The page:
In short, the large volume of imports, and the fact that much of local production is exported, implies a significant weakening of the Wage-Price Spiral. Global economic performance is likely to play an out-sized role in determining wage and price levels in Singapore.
Curiously therefore, the use of core inflation in this case, runs counter to the supposed need to be wary about the Wage-Price Spiral. I am personally inclined to chalk this up as a bit of narrative conflict, and one that’s easy to resolve with some basic understanding of the metrics involved.
Leak 2: Local labour cost proportion.
We can see this point very clearly by considering 2 extreme (and obviously unlikely) scenarios where:
- Local labour cost represents 100% of production cost; and
- There is no local labour cost in production.
In the former’s case, the labour-cost-to-price transmission would be perfect, and the Wage-Price spiral would develop very easily. Whereas in the case of the latter, it would prove extremely difficult. Both cases assume rational behaviour from the economic agents of course.
This is similar to the previous analysis I had done with regards to the interactions of crude oil prices and retail petrol prices in Singapore, where the dilution of raw material costs weaken the price transmission between crude and retail oil prices.
Publicly-available data about the ratio of local labour cost to prices is hard to come by – so if you know it may be sourced from, please let me know in the Comments section below. For now though, it would seem reasonable to assume that local labour costs represent a significant proportion of production costs, and therefore price levels.
If so, given MAS’ concerns about the Wage-Price Spiral, this contribution to the likelihood of the Wage-Price Spiral developing should not be overlooked by Singapore’s technocrats, and as we will see in the next article, this has indeed been the case.
For now though, it suffices for us to see that local labour content in production cost is a significant factor in determining the strength of the Wage-Price feedback mechanism, and a major cause for concern to Singapore, unlike the case of global trade as previously discussed.
Expectations to inflation.
We step aside from the “different ways to leak” for now, and consider now that a fundamental requirement for the Wage-Price Spiral to develop (and persist) would be expectations of inflationary pressures by consumers and firms.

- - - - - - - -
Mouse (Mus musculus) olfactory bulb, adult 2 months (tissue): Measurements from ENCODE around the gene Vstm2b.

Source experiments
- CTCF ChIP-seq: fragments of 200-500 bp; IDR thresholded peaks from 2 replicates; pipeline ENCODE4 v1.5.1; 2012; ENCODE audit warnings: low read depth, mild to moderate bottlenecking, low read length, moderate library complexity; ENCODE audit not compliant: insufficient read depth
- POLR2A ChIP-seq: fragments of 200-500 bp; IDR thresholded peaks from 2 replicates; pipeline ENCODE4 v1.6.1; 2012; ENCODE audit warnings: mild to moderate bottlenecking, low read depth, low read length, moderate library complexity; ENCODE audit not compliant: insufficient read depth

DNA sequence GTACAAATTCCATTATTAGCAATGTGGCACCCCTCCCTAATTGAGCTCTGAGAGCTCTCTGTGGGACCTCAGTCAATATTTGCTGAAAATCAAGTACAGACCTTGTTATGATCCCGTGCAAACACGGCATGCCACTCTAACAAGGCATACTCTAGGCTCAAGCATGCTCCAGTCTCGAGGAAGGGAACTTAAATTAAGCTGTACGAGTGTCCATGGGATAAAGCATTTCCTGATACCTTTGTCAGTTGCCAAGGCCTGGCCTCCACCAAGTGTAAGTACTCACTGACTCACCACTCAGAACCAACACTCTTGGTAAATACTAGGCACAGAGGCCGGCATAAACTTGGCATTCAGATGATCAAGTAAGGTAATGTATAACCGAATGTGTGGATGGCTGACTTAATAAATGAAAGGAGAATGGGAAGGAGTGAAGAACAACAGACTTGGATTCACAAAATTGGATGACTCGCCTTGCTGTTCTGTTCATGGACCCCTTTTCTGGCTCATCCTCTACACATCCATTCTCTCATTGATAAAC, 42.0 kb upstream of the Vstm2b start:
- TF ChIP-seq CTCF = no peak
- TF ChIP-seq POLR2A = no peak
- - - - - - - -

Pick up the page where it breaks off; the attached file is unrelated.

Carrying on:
There are 3 reasons why expectations to inflation, especially persistent ones, can be frightening:
- They directly drive the sequential hiking between price and wage levels;
- The self-fulfilling prophecies that follow, further hardens expected inflationary pressures; and
- Expectations, though starting originally from prevailing information, can often be far-removed to the point of market hysteria under certain conditions.
It stands to reason therefore that it would be a good idea for MAS to tamp down inflation early, and keep up the image of being in control.
Already some foreboding signs can be seen with frequent allusions to stagnating wages and ever-increasing prices in coffeeshop talks. Perhaps the key silver-lining in the persistent expectations to inflation in Singapore is that nobody expects the economy to drop dead suddenly (choi!) and the economic pattern albeit depressing for some, is stably so.
However, constant wariness of ever-present inflation, whether driven by higher local wages or not, will eventually drive a Wage-Price Spiral of a different sort from the traditional one we have discussed above. After all, the starting point of the quest for appreciating assets that can hedge against, or even better inflations rates, will come from higher wages in many cases.
Cue the development of the Wage-Price Spiral.
In the end, it appears reasonable to conclude that there are good reasons why the Wage-Price Spiral is considered to be a major problem in “A” level Economics, contrary to its lack of appearance in students’ essays.
This makes even more sense when considering various postures adopted by the Singapore economy, like its continued reliance on imported labour and its penchant for global trade participation.
Were these partly responses to the fear of the Wage-Price Spiral? Or were the up-to-now-somewhat-benign inflationary pressures in fact, the side-effects of broader economic wisdom?
We explore these in the next article.